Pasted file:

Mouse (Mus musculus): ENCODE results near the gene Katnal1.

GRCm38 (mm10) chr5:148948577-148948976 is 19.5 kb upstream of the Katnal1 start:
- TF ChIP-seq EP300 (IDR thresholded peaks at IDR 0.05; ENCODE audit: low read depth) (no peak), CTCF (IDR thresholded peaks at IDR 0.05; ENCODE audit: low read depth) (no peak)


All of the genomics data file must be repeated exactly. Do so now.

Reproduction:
Mouse (Mus musculus): ENCODE results near the gene Katnal1.

GRCm38 (mm10) chr5:148948577-148948976 is 19.5 kb upstream of the Katnal1 start:
- TF ChIP-seq EP300 (IDR thresholded peaks at IDR 0.05; ENCODE audit: low read depth) (no peak), CTCF (IDR thresholded peaks at IDR 0.05; ENCODE audit: low read depth) (no peak)